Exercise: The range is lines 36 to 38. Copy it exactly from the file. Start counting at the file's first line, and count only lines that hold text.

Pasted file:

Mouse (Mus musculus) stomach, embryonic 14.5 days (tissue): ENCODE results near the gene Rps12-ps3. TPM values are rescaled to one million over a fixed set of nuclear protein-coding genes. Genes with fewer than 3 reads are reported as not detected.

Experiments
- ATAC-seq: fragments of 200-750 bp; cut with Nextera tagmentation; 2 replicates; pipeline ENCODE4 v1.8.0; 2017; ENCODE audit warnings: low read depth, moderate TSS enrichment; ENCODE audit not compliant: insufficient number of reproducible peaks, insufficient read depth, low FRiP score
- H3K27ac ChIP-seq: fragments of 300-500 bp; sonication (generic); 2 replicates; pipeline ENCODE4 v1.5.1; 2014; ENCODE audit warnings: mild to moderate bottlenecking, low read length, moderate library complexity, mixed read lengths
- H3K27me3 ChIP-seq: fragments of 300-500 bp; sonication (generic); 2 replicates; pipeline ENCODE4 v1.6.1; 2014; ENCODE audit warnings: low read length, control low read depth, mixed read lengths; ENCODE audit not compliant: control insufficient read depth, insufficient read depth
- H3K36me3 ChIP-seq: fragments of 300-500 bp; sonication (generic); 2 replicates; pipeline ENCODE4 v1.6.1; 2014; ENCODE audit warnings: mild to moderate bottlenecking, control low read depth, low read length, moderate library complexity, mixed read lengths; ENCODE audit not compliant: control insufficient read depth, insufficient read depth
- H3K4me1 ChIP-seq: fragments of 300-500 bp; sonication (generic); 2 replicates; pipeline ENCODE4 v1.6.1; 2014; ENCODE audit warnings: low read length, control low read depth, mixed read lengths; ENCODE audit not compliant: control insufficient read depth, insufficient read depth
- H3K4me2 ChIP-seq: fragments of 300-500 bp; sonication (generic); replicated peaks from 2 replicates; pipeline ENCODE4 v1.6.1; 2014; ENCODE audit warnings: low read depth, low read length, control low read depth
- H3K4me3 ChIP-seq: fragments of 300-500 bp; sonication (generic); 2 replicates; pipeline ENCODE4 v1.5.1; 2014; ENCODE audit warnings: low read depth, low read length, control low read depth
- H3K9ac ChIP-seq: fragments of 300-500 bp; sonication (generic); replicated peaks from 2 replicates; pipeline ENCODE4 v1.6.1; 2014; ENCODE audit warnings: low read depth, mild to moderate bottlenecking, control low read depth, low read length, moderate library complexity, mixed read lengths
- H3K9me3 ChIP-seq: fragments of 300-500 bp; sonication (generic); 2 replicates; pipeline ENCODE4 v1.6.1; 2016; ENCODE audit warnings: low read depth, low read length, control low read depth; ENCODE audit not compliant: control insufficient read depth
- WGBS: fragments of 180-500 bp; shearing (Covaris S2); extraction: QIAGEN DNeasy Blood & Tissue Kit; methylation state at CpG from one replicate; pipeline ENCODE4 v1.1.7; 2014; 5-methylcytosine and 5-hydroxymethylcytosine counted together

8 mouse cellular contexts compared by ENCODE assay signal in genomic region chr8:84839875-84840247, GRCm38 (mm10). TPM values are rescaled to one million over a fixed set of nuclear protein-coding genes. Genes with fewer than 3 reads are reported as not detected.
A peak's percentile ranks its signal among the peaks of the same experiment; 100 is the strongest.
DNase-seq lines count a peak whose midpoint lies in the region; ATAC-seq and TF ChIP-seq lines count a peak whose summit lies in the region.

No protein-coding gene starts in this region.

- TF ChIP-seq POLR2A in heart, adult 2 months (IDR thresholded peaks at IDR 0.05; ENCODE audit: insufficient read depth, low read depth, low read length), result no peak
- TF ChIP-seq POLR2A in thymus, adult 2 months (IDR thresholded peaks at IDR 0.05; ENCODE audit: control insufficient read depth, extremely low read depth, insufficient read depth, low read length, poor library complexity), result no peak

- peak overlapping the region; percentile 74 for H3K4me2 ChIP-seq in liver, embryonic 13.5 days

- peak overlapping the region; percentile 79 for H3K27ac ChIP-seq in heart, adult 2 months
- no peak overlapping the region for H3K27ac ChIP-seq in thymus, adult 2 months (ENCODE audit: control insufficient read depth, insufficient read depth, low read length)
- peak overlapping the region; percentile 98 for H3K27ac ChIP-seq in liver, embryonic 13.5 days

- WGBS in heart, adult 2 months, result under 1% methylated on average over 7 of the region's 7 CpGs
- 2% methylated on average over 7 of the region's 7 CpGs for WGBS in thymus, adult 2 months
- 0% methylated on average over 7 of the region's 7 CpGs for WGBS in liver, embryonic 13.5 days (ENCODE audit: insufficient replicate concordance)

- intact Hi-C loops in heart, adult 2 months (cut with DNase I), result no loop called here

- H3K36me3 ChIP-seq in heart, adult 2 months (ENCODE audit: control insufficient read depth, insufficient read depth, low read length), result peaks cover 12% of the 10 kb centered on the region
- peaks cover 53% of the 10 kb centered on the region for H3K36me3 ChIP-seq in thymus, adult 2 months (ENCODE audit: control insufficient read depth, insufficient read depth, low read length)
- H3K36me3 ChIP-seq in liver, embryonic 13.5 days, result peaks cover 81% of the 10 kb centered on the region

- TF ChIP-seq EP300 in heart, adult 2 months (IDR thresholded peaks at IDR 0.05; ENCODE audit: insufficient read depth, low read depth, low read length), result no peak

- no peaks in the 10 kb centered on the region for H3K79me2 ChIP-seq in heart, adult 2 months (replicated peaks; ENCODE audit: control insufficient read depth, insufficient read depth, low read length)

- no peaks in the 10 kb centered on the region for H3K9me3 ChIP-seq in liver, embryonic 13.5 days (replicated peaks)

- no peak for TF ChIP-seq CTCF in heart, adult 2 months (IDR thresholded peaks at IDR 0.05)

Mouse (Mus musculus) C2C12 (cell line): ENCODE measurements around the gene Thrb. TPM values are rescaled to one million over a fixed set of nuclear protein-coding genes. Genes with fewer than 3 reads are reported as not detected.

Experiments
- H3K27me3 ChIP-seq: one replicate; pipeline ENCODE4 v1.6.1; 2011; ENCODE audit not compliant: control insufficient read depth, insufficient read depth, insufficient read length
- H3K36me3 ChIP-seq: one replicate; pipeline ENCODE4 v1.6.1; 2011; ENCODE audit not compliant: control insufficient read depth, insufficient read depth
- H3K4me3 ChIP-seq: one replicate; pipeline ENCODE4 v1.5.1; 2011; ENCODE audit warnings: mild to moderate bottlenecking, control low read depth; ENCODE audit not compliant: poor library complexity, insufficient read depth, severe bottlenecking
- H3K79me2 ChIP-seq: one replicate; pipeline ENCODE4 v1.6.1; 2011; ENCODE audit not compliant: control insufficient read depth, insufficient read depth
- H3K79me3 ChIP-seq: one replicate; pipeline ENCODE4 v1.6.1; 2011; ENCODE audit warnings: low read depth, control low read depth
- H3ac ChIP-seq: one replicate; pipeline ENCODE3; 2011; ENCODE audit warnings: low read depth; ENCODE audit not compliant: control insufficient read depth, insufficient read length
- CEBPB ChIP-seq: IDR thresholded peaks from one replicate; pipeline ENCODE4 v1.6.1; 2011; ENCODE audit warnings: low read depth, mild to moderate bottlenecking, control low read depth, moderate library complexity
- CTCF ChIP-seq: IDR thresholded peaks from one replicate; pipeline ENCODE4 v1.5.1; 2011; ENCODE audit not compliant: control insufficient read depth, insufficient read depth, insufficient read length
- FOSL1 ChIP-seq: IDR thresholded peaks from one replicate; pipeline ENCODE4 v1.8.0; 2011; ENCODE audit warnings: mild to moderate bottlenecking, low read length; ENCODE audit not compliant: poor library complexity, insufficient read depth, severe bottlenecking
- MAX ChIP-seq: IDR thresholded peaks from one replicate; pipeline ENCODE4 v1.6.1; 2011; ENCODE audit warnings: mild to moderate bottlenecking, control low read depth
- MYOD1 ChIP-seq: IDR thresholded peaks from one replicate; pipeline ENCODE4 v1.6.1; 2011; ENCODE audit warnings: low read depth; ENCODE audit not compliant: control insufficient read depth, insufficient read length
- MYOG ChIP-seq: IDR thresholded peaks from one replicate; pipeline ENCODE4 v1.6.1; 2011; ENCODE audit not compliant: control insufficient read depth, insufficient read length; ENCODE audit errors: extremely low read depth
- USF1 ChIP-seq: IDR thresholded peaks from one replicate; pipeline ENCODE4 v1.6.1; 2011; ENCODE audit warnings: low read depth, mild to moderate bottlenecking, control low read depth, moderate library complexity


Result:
- H3K27me3 ChIP-seq: one replicate; pipeline ENCODE4 v1.6.1; 2011; ENCODE audit not compliant: control insufficient read depth, insufficient read depth, insufficient read length
- H3K36me3 ChIP-seq: one replicate; pipeline ENCODE4 v1.6.1; 2011; ENCODE audit not compliant: control insufficient read depth, insufficient read depth
- H3K4me3 ChIP-seq: one replicate; pipeline ENCODE4 v1.5.1; 2011; ENCODE audit warnings: mild to moderate bottlenecking, control low read depth; ENCODE audit not compliant: poor library complexity, insufficient read depth, severe bottlenecking